A Bayesian Hierarchical Network for Combining Heterogeneous Data Sources in Medical Diagnoses

Published in Proceedings of the Machine Learning for Health NeurIPS Workshop, 2020

Joint work with Freddy Bunbury, Nina Miolane and Jack Kreindler.

The increasingly widespread use of affordable, yet often less reliable medical data and diagnostic tools poses a new challenge for the field of Computer Aided Diagnosis: how can we combine multiple sources of information with varying levels of precision and uncertainty to provide an informative diagnosis estimate with confidence bounds? Motivated by a concrete application in lateral flow antibody testing, we devise a Stochastic Expectation-Maximization algorithm that allows the principled integration of heterogeneous and potentially unreliable data types. Our Bayesian formalism is essential in (a) flexibly combining these heterogeneous data sources and their corresponding levels of uncertainty, (b) quantifying the degree of confidence associated with a given diagnostic, and (c) dealing with the missing values that typically plague medical data. We quantify the potential of this approach on simulated data, and showcase its practicality by deploying it on a real COVID19 immunity study.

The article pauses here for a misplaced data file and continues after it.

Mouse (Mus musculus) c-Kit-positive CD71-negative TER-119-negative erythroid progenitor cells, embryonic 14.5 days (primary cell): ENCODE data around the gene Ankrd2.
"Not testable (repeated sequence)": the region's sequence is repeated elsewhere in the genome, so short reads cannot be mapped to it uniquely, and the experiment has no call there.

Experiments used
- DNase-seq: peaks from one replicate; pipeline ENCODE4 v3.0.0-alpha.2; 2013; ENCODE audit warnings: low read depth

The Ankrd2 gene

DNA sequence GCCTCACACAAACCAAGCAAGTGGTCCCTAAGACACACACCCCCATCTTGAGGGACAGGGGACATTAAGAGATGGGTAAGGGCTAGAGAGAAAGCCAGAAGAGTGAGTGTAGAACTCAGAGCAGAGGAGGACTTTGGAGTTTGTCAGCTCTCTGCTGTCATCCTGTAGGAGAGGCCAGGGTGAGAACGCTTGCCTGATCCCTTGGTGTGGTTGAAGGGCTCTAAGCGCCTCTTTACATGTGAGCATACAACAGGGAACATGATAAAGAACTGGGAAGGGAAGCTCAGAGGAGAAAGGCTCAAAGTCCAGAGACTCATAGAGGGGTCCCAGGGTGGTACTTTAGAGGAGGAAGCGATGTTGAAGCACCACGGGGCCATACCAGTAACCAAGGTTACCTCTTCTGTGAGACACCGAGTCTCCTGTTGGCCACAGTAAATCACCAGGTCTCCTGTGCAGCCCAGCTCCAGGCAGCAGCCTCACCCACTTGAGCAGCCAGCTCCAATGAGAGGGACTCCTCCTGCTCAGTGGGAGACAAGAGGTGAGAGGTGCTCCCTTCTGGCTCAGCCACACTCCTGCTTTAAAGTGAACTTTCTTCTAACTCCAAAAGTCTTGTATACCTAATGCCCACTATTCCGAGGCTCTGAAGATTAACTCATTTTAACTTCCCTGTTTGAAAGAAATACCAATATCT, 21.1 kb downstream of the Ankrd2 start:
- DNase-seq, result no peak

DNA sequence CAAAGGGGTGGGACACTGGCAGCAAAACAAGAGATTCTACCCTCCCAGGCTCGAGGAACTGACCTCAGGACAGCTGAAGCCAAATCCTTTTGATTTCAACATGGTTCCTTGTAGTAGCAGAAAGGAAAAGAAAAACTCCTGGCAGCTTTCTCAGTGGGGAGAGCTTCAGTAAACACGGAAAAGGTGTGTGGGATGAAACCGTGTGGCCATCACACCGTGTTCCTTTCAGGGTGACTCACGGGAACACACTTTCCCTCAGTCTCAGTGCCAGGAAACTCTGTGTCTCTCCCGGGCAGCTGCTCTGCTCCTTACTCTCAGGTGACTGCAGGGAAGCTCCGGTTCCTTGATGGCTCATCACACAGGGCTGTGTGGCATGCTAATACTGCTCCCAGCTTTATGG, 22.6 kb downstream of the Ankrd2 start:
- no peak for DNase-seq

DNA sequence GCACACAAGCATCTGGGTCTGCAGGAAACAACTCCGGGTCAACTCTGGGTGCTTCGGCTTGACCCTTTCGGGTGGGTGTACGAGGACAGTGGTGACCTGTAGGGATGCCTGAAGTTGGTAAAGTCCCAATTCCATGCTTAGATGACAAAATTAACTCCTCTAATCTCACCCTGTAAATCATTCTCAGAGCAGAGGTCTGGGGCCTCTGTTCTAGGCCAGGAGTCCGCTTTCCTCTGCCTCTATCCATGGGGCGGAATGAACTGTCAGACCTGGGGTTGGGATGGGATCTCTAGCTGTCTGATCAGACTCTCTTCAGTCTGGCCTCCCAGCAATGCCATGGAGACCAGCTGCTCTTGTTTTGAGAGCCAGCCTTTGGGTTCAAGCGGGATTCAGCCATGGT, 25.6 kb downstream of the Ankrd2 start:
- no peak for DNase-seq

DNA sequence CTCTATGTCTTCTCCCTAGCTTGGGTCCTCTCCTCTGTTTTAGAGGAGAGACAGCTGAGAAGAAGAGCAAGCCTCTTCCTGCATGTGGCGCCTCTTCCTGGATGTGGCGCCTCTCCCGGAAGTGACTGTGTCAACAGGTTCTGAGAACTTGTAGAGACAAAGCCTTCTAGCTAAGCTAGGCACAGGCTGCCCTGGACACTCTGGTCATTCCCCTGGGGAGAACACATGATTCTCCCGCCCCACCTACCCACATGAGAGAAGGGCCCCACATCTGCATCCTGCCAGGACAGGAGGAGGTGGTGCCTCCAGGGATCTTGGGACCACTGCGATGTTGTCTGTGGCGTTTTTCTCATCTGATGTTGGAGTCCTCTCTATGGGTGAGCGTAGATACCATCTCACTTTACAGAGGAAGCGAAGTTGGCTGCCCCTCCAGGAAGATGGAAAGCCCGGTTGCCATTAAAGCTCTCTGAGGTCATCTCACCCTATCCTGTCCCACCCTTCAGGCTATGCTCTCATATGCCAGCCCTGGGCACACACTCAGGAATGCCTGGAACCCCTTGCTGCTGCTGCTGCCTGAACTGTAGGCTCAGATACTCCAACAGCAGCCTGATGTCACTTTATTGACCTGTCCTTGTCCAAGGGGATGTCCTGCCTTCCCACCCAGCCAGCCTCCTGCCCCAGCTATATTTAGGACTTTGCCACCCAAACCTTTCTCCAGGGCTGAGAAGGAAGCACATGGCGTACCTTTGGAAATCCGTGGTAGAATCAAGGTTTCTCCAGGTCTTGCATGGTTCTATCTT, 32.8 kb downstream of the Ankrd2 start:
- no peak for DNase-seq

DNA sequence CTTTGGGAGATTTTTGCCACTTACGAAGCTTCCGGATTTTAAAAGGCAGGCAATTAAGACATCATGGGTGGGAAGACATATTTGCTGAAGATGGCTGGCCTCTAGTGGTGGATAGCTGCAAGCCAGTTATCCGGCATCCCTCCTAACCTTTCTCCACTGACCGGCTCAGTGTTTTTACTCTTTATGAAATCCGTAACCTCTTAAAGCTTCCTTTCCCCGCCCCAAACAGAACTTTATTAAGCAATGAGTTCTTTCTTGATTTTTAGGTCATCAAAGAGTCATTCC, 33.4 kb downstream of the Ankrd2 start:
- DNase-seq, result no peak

Download paper here.

Recommended citation: Donnat, Claire, Nina Miolane, Freddy Bunbury, and Jack Kreindler. “A bayesian hierarchical network for combining heterogeneous data sources in medical diagnoses.” In Machine Learning for Health (pp. 53-84). PMLR..